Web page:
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Calculate the age of the Shroud of Turin given that the amount of ${}^{\text{14}}\text{C}$ found in it is 92% of that in living tissue.
Strategy
Knowing that 92% of the ${}^{\text{14}}\text{C}$ remains means that $N/{N}_{0}=0\text{.}\text{92}$ . Therefore, the equation $N={N}_{0}{e}^{-\mathrm{\lambda t}}$ can be used to find $\mathrm{\lambda t}$ . We also know that the half-life of ${}^{\text{14}}\text{C}$ is 5730 y, and so once $\mathrm{\lambda t}$ is known, we can use the equation $\lambda =\frac{0\text{.}\text{693}}{{t}_{1/2}}$ to find $\lambda $ and then find $t$ as requested. Here, we postulate that the decrease in ${}^{\text{14}}\text{C}$ is solely due to nuclear decay.
Solution
Solving the equation $N={N}_{0}{e}^{-\mathrm{\lambda t}}$ for $N/{N}_{0}$ gives
Thus,
Taking the natural logarithm of both sides of the equation yields
so that
Rearranging to isolate $t$ gives
Now, the equation $\lambda =\frac{0\text{.}\text{693}}{{t}_{1/2}}$ can be used to find $\lambda $ for ${}^{\text{14}}\text{C}$ . Solving for $\lambda $ and substituting the known half-life gives
We enter this value into the previous equation to find $t$ :
Discussion
This dates the material in the shroud to 1988–690 = a.d. 1300. Our calculation is only accurate to two digits, so that the year is rounded to 1300. The values obtained at the three independent laboratories gave a weighted average date of a.d. $\text{1320}\pm \text{60}$ . The uncertainty is typical of carbon-14 dating and is due to the small amount of ${}^{\text{14}}\text{C}$ in living tissues, the amount of material available, and experimental uncertainties (reduced by having three independent measurements). It is meaningful that the date of the shroud is consistent with the first record of its existence and inconsistent with the period in which Jesus lived.
There are other forms of radioactive dating. Rocks, for example, can sometimes be dated based on the decay of ${}^{\text{238}}\text{U}$ . The decay series for ${}^{\text{238}}\text{U}$ ends with ${}^{\text{206}}\text{Pb}$ , so that the ratio of these nuclides in a rock is an indication of how long it has been since the rock solidified. The original composition of the rock, such as the absence of lead, must be known with some confidence. However, as with carbon-14 dating, the technique can be verified by a consistent body of knowledge. Since ${}^{\text{238}}\text{U}$ has a half-life of $4\text{.}5\times {\text{10}}^{9}$ y, it is useful for dating only very old materials, showing, for example, that the oldest rocks on Earth solidified about $3\text{.}5\times {\text{10}}^{9}$ years ago.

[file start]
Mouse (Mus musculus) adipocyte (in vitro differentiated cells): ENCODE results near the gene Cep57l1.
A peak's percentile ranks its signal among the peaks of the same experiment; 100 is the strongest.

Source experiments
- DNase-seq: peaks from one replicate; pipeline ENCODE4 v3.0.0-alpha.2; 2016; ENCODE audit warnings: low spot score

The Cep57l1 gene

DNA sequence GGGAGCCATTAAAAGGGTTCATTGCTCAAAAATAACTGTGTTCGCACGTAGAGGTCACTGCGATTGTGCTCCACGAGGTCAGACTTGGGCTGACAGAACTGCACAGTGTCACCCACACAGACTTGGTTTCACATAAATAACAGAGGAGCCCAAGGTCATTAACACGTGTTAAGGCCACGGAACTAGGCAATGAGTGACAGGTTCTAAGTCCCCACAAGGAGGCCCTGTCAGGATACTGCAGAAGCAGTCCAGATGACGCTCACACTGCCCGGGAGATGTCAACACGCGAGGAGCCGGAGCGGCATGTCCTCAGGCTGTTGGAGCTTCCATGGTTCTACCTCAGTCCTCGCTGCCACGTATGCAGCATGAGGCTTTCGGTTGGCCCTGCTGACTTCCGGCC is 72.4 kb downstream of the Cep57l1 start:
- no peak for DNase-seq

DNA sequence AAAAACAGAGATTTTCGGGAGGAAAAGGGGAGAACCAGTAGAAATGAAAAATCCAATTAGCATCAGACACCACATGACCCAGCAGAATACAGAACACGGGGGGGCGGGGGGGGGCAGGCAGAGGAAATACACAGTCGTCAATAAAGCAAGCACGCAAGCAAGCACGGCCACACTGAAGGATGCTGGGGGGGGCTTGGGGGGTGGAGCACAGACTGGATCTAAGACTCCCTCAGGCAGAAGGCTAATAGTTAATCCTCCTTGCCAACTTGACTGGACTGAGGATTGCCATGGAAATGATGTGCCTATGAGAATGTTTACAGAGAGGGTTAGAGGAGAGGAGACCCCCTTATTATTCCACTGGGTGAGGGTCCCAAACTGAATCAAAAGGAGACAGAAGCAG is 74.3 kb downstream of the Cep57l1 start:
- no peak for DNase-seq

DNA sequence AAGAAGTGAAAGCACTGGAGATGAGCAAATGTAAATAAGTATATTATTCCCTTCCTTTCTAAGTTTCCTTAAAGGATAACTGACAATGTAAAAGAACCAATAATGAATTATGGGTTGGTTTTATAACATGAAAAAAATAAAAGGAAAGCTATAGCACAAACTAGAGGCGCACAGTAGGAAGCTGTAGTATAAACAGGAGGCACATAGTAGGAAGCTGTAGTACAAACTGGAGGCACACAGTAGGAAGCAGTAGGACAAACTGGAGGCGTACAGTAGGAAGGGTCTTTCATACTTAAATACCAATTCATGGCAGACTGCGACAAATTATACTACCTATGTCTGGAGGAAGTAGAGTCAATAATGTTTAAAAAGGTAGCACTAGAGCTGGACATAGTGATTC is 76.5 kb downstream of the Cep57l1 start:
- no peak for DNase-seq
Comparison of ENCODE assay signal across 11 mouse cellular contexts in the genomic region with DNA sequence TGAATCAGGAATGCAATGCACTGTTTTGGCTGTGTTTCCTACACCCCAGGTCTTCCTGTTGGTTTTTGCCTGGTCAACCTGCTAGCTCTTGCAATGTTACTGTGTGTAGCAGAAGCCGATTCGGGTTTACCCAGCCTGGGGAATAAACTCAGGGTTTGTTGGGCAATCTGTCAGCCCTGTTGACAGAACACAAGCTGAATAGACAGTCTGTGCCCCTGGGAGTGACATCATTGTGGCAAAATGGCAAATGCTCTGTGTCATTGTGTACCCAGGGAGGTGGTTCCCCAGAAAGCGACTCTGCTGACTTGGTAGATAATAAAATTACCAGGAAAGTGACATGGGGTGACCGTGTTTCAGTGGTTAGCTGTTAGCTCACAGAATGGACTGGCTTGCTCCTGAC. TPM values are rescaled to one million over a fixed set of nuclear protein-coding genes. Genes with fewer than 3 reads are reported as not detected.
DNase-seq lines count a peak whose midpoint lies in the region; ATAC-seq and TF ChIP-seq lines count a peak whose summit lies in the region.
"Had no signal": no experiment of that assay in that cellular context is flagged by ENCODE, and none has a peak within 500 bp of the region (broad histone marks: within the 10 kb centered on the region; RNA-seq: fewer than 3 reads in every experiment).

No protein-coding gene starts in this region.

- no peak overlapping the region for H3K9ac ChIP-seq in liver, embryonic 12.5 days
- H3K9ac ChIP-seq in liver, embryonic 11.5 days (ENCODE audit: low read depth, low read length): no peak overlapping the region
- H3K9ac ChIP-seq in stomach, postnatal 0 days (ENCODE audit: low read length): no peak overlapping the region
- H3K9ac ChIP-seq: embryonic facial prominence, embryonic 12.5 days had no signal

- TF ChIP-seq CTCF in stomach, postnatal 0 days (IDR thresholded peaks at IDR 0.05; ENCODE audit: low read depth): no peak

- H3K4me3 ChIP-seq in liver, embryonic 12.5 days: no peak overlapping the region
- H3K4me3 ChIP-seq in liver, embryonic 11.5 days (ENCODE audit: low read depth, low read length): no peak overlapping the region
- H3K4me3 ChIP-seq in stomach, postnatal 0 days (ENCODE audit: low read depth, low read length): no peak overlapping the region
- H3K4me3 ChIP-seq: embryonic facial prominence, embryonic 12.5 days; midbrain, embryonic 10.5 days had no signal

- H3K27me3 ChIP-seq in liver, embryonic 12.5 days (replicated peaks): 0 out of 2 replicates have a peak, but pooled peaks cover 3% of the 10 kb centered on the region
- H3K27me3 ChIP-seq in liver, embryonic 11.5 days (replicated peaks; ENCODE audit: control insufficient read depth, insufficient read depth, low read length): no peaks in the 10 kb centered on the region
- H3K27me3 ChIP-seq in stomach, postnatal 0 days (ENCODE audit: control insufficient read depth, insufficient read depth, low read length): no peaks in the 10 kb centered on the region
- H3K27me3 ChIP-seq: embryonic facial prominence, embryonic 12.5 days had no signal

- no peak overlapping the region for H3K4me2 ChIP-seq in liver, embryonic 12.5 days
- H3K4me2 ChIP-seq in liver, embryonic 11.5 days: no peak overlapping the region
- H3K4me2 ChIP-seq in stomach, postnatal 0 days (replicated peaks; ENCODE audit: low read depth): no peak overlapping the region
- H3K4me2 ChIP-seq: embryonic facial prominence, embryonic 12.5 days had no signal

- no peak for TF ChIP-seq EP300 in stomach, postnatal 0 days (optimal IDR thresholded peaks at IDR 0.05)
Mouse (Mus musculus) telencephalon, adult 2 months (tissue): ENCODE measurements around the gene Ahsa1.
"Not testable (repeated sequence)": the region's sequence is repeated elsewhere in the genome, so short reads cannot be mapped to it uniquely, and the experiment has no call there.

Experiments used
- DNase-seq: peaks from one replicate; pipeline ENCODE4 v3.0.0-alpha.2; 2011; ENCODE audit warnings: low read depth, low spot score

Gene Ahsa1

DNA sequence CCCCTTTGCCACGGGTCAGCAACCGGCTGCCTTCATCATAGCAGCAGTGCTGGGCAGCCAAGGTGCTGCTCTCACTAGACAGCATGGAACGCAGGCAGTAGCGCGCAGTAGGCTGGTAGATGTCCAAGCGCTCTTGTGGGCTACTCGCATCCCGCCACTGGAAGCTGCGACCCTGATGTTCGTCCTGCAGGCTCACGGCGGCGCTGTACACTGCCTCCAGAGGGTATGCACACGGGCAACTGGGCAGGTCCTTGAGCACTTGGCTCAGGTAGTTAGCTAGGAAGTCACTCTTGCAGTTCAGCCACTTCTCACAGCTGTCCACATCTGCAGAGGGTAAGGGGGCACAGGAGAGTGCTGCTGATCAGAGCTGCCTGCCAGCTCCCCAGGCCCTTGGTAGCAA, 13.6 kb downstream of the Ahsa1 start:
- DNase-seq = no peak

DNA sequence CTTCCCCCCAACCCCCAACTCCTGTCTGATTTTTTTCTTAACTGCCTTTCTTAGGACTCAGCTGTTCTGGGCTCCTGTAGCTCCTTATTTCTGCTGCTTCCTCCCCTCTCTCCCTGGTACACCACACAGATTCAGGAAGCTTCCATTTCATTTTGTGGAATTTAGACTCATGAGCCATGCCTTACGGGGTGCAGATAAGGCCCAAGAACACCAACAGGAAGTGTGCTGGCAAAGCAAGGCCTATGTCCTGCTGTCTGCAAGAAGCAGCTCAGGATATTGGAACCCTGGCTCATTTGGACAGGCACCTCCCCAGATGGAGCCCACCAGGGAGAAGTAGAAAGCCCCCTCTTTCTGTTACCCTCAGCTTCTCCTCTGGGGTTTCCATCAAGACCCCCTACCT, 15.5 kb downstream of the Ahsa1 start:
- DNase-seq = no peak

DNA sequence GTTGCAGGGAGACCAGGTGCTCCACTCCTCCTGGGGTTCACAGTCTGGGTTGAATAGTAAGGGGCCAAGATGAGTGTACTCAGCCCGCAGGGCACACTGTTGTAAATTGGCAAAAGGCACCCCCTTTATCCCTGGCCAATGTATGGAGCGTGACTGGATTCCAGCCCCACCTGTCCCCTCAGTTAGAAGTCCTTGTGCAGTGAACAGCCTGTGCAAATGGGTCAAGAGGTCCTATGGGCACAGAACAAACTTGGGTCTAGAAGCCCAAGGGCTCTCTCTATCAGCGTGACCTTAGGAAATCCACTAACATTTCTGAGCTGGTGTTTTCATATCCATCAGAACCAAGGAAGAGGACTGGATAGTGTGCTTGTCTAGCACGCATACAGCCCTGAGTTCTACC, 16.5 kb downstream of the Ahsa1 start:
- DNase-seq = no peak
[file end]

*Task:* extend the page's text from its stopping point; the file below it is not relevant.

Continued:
What do we mean when we say a source is highly radioactive? Generally, this means the number of decays per unit time is very high. We define activity $R$ to be the rate of decay expressed in decays per unit time. In equation form, this is
where $\text{\Delta}N$ is the number of decays that occur in time $\text{\Delta}t$ . The SI unit for activity is one decay per second and is given the name becquerel (Bq) in honor of the discoverer of radioactivity. That is,
Activity $R$ is often expressed in other units, such as decays per minute or decays per year. One of the most common units for activity is the curie (Ci), defined to be the activity of 1 g of ${}^{\text{226}}\text{Ra}$ , in honor of Marie Curie’s work with radium. The definition of curie is
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